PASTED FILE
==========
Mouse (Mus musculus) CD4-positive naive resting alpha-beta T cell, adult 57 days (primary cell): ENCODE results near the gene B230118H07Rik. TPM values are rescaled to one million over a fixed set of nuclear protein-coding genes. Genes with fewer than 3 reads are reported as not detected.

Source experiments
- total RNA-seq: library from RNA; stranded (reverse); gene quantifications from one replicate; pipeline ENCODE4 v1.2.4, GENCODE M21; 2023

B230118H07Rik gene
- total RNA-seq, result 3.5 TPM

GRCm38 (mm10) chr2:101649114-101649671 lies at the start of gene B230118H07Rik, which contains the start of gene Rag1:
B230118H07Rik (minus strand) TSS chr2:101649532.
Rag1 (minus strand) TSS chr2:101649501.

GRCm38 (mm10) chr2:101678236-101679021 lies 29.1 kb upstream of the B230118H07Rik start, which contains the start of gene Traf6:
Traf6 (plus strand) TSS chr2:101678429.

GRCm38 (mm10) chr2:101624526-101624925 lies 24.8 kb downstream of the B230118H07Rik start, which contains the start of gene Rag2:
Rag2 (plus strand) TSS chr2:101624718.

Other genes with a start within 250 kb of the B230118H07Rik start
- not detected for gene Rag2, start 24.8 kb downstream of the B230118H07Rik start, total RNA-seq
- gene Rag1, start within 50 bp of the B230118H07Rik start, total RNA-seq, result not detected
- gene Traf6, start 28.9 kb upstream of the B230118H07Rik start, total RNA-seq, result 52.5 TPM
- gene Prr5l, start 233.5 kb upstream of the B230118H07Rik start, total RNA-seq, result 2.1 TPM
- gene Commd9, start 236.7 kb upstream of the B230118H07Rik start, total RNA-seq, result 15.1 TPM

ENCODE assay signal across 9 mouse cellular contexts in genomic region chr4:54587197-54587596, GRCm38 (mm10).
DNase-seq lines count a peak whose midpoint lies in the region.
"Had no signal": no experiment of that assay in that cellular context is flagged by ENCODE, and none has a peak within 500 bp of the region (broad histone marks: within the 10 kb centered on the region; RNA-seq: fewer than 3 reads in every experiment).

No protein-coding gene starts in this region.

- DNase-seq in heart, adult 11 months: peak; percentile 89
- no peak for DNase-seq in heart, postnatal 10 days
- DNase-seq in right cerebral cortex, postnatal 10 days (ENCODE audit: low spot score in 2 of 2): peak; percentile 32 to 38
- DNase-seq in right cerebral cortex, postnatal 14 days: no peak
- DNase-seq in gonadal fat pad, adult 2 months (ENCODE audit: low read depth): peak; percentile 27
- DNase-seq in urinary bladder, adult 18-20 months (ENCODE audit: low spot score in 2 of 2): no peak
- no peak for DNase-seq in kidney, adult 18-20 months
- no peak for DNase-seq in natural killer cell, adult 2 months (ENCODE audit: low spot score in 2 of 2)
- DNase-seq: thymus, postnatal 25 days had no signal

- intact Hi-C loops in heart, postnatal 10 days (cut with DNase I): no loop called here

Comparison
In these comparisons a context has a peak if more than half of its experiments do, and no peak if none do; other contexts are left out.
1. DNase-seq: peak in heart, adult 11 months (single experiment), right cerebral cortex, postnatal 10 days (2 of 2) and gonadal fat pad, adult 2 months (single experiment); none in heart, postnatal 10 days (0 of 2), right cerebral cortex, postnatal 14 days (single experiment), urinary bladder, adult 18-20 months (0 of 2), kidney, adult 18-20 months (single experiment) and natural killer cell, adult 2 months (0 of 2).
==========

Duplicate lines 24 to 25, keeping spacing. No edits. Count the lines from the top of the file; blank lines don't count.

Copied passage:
- no peak for DNase-seq in heart, postnatal 10 days
- DNase-seq in right cerebral cortex, postnatal 10 days (ENCODE audit: low spot score in 2 of 2): peak; percentile 32 to 38